Don't Miss These Critical Medicare Deadlines!

Missing a Medicare deadline can have important long-term financial consequences. It may mean more money out of pocket for care, or higher penalty premiums for the rest of your life.


Initial Enrollment Period

Your initial enrollment period starts three months before the month in which you turn 65, and lasts until the end of the third month after the month in which you turn 65. Missing this initial enrollment window may result in late-enrollment penalties, unless you qualify for a special enrollment period.

Enrollment is automatic for Parts A and B, but if you want to enroll in a Medicare Advantage program or a Medicare Part D (prescription drug) plan, it's important to meet this deadline. But, don't wait until the month in which you turn age 65 to enroll. If you wait beyond the end of the month before you turn 65 to enroll in Part B, your Part B coverage could be delayed. This would result in a gap in your coverage. If you have a medical event before your Part B coverage kicks in, you could then face significant out-of-pocket expenses.

You can sign up at the Social Security office, or apply online at

Medicare Supplement (Medigap) Deadlines

Medicare Supplement plans, also known as "Medigap" policies, also impose enrollment deadlines. These are additional insurance policies from private carriers that help cover deductibles, copays and additional services that aren't covered under Medicare.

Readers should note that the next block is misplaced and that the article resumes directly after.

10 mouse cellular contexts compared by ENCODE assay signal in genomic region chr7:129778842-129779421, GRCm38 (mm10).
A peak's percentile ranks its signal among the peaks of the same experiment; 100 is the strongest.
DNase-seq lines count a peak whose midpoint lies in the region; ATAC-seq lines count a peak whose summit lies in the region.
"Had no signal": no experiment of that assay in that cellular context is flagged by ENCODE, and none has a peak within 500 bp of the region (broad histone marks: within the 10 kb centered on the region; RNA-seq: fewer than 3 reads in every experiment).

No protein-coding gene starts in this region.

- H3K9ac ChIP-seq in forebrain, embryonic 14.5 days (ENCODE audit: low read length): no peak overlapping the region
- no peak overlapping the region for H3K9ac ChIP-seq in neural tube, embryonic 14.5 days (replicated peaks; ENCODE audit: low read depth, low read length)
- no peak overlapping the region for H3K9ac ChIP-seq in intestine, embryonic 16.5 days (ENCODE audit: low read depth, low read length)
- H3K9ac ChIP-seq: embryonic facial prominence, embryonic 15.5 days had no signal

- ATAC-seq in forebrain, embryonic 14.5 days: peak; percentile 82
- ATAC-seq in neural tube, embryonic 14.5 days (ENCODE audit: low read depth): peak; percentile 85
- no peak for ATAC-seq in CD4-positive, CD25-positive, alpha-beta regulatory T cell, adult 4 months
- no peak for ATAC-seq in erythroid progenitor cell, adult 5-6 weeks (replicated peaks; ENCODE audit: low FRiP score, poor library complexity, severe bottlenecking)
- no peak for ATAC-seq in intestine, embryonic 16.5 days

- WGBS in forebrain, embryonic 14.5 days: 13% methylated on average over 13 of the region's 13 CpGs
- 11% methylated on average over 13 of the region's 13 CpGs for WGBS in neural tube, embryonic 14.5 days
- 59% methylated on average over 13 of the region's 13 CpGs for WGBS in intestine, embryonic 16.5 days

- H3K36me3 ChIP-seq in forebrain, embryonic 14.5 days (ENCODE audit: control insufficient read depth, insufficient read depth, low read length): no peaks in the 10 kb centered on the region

Typically, you have six months from the time you enroll in Medicare to purchase a Medigap policy and still get guaranteed acceptance, regardless of your medical condition. If you aren't in good health, your carrier could deny coverage altogether if you're not enrolled.

General Enrollment Period

If you don't sign up for Part A and Part B during your initial enrollment period, you can do so during the general enrollment period, which is between January 1 and March 31 each year. You'll have to pay additional penalty premiums, and your coverage won't begin until July 1.

Special Enrollment Period

You may be able to avoid late Medicare enrollment premiums and penalties under certain limited circumstances.

You may qualify for a special enrollment period if:

  • You or your spouse (or other family member if you're disabled) are working; or

  • You're covered by a group health plan (excluding COBRA and retiree health plans).

Switching Plan

If you want to join or switch your Medicare Advantage (Part C) or prescription drug (Part D) plan, you generally need to do so during the open enrollment period for these plans, from October 15 through December 7.

During this period, you can choose to do the following:

  • Switch from Original Medicare (Part A and B) to Medicare Advantage;

  • Switch from Medicare Advantage back to Original Medicare;